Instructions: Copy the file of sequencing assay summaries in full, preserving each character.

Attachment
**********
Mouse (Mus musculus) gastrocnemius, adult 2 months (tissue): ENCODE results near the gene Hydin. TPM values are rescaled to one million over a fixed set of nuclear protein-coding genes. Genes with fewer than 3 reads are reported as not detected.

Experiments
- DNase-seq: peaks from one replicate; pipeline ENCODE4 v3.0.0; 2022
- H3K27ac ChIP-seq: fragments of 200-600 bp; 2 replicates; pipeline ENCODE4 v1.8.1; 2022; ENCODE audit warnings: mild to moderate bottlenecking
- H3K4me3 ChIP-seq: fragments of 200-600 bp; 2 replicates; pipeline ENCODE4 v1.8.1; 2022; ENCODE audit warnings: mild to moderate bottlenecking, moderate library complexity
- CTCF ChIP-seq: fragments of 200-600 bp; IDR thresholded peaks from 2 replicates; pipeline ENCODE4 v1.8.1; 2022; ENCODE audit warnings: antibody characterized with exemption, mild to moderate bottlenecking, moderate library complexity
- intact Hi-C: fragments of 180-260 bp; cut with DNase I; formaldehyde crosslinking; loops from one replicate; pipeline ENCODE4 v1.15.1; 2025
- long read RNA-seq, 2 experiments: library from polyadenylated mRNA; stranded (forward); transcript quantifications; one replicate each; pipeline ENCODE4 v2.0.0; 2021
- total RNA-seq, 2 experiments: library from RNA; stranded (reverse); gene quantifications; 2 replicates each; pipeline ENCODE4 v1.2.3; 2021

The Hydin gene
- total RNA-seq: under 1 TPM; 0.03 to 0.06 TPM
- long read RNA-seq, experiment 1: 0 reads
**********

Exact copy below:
Mouse (Mus musculus) gastrocnemius, adult 2 months (tissue): ENCODE results near the gene Hydin. TPM values are rescaled to one million over a fixed set of nuclear protein-coding genes. Genes with fewer than 3 reads are reported as not detected.

Experiments
- DNase-seq: peaks from one replicate; pipeline ENCODE4 v3.0.0; 2022
- H3K27ac ChIP-seq: fragments of 200-600 bp; 2 replicates; pipeline ENCODE4 v1.8.1; 2022; ENCODE audit warnings: mild to moderate bottlenecking
- H3K4me3 ChIP-seq: fragments of 200-600 bp; 2 replicates; pipeline ENCODE4 v1.8.1; 2022; ENCODE audit warnings: mild to moderate bottlenecking, moderate library complexity
- CTCF ChIP-seq: fragments of 200-600 bp; IDR thresholded peaks from 2 replicates; pipeline ENCODE4 v1.8.1; 2022; ENCODE audit warnings: antibody characterized with exemption, mild to moderate bottlenecking, moderate library complexity
- intact Hi-C: fragments of 180-260 bp; cut with DNase I; formaldehyde crosslinking; loops from one replicate; pipeline ENCODE4 v1.15.1; 2025
- long read RNA-seq, 2 experiments: library from polyadenylated mRNA; stranded (forward); transcript quantifications; one replicate each; pipeline ENCODE4 v2.0.0; 2021
- total RNA-seq, 2 experiments: library from RNA; stranded (reverse); gene quantifications; 2 replicates each; pipeline ENCODE4 v1.2.3; 2021

The Hydin gene
- total RNA-seq: under 1 TPM; 0.03 to 0.06 TPM
- long read RNA-seq, experiment 1: 0 reads